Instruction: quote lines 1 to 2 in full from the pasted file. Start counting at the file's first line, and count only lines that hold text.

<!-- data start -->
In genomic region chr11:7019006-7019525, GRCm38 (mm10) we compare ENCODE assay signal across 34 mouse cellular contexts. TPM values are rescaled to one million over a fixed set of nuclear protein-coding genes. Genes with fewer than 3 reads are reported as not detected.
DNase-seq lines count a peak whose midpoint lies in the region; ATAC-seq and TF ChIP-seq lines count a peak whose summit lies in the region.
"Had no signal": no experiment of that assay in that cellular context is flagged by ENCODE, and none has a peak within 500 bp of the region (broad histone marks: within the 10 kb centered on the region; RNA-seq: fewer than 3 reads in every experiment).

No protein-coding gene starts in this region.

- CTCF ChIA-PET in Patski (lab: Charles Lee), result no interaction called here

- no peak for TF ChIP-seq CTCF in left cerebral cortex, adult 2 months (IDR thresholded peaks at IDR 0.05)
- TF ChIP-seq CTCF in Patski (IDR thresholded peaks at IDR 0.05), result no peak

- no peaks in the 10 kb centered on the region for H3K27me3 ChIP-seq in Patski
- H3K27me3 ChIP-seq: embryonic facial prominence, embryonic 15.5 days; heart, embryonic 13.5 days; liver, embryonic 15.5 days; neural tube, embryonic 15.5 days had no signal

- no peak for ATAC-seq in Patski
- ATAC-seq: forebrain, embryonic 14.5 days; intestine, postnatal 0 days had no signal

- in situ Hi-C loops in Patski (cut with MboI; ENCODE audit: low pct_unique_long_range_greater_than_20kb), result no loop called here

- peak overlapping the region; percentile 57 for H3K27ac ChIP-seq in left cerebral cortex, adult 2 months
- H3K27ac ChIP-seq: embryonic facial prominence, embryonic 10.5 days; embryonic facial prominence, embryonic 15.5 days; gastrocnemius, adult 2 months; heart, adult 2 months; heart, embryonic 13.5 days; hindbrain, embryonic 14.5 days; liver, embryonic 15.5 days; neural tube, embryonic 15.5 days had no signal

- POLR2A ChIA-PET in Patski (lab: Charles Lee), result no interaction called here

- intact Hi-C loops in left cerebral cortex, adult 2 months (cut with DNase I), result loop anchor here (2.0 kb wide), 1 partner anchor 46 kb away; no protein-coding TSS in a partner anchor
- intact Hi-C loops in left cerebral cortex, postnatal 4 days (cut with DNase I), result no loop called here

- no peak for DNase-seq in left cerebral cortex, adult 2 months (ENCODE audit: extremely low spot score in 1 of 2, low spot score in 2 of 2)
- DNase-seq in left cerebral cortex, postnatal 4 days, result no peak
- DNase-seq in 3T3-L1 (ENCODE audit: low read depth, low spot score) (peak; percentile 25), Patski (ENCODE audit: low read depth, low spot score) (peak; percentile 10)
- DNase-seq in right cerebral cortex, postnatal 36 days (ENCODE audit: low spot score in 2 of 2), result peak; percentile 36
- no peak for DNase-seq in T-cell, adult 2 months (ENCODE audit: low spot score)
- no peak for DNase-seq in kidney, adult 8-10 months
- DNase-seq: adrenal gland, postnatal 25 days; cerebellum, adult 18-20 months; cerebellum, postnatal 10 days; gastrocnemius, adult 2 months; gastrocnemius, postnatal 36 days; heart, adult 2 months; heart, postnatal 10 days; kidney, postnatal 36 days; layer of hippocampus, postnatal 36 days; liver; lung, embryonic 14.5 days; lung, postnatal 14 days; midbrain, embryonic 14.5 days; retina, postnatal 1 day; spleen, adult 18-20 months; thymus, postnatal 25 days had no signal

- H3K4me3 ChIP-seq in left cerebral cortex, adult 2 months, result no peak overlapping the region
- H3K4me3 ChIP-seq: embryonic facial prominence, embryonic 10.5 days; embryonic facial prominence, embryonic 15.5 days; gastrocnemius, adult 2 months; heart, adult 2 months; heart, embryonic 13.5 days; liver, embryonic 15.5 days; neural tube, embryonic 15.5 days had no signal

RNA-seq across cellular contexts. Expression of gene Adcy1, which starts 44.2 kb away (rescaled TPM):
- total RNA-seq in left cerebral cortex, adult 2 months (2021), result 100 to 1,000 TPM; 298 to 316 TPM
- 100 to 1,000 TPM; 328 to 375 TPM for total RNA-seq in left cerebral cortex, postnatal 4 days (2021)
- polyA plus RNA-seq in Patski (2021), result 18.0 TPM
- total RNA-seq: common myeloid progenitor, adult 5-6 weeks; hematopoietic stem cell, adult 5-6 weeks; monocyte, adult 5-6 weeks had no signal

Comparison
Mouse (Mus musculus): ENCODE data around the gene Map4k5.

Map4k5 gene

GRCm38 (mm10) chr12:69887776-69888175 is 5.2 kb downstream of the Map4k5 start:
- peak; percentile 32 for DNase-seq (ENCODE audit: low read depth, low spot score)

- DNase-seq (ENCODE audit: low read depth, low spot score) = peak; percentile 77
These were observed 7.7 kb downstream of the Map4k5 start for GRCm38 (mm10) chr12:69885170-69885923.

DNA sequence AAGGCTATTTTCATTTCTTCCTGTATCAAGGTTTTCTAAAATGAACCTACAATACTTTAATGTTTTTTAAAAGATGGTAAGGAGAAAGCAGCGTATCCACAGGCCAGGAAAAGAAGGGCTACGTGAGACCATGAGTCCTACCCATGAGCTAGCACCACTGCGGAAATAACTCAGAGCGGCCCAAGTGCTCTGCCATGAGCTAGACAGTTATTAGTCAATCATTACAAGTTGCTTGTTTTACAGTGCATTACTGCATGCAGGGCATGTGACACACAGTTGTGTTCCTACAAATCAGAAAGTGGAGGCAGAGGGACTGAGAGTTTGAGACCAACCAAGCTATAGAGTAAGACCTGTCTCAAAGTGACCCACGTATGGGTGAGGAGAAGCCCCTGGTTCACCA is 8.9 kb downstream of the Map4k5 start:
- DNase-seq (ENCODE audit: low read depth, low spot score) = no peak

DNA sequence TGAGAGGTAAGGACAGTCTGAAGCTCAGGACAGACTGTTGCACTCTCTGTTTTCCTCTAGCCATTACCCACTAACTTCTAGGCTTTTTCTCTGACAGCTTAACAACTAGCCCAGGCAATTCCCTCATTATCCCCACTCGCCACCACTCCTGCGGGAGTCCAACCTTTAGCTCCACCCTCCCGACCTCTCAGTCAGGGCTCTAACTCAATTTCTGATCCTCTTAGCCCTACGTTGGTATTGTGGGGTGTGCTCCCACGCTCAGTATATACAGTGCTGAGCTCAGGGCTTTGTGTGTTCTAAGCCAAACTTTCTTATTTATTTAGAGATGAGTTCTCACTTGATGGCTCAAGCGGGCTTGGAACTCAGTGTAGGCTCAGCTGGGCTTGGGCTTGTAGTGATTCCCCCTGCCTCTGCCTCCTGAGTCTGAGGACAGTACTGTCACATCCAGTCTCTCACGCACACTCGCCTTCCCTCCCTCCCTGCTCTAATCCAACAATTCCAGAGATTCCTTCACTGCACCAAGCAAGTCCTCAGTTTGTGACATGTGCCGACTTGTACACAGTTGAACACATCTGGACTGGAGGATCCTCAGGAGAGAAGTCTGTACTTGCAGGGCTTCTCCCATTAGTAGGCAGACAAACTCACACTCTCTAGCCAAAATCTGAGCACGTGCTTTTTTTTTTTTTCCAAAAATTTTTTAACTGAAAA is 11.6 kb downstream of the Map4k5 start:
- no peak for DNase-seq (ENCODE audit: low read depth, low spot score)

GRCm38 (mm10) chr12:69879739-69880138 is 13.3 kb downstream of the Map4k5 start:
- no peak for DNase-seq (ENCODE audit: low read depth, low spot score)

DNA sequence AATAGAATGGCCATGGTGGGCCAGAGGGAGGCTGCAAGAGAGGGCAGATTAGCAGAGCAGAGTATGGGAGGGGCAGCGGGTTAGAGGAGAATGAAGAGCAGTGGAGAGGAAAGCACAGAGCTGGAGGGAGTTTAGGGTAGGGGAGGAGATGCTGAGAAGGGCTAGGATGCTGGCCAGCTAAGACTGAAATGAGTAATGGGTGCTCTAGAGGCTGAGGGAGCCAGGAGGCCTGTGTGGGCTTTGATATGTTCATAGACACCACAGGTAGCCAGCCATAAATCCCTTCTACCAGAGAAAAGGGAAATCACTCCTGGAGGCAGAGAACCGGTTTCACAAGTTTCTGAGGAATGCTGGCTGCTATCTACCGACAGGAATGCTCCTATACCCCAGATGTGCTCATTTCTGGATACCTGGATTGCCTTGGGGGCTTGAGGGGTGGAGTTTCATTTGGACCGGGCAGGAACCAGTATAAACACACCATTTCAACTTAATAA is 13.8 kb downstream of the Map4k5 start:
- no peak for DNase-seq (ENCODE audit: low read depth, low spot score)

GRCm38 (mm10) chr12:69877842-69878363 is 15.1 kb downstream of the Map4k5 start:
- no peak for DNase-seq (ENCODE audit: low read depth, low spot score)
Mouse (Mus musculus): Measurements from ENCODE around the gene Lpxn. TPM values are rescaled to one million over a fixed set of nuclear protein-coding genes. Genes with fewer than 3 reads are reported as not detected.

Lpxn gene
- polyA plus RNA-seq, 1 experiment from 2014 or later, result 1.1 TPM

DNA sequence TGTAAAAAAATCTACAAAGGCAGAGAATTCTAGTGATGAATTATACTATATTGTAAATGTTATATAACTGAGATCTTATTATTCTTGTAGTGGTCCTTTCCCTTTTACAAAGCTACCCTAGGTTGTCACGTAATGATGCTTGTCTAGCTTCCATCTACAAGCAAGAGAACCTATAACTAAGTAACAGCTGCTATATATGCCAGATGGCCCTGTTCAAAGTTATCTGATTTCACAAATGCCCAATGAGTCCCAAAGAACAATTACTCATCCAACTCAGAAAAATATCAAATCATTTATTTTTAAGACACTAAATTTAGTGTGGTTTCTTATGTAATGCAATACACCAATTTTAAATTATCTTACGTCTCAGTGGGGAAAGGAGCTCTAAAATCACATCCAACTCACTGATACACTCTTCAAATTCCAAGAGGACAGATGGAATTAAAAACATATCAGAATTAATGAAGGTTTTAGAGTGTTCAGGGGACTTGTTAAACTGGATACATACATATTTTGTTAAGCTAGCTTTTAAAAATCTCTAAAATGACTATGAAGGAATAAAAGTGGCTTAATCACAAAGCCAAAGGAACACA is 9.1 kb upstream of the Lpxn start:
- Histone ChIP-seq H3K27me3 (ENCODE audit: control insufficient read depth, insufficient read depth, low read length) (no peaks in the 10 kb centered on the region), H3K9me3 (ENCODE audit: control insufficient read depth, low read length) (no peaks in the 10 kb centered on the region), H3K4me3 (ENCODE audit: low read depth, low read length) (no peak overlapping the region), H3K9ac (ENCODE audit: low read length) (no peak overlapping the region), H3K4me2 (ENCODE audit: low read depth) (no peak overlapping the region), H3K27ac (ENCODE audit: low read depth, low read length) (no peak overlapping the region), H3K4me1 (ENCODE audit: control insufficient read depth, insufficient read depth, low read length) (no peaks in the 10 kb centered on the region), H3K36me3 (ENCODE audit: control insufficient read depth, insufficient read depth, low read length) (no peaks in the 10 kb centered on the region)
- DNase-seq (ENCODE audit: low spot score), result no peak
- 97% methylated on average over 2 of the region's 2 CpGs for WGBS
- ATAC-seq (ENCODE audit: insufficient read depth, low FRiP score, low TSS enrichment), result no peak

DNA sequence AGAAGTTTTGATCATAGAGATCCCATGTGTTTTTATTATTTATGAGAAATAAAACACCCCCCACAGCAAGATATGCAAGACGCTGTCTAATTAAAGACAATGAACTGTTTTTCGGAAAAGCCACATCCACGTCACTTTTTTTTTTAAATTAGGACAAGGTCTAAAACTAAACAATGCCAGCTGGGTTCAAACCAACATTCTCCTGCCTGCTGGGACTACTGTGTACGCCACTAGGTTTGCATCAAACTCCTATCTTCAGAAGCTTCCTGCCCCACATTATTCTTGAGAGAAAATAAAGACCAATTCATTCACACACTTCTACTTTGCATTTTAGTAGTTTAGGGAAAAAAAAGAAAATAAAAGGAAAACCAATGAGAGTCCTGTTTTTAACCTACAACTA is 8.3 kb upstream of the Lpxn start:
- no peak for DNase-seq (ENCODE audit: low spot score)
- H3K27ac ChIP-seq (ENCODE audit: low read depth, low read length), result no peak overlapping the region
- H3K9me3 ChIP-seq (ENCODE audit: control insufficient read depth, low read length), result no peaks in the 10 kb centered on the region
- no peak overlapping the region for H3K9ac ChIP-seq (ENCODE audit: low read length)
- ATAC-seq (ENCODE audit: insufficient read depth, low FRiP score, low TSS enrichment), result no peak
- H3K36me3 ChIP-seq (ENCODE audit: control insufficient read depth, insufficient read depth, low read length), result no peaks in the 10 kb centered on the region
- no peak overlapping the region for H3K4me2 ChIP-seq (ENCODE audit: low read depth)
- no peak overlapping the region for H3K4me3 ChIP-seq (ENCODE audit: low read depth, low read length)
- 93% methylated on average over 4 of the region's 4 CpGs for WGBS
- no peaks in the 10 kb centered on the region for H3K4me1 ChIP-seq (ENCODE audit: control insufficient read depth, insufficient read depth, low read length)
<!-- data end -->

In genomic region chr11:7019006-7019525, GRCm38 (mm10) we compare ENCODE assay signal across 34 mouse cellular contexts. TPM values are rescaled to one million over a fixed set of nuclear protein-coding genes. Genes with fewer than 3 reads are reported as not detected.
DNase-seq lines count a peak whose midpoint lies in the region; ATAC-seq and TF ChIP-seq lines count a peak whose summit lies in the region.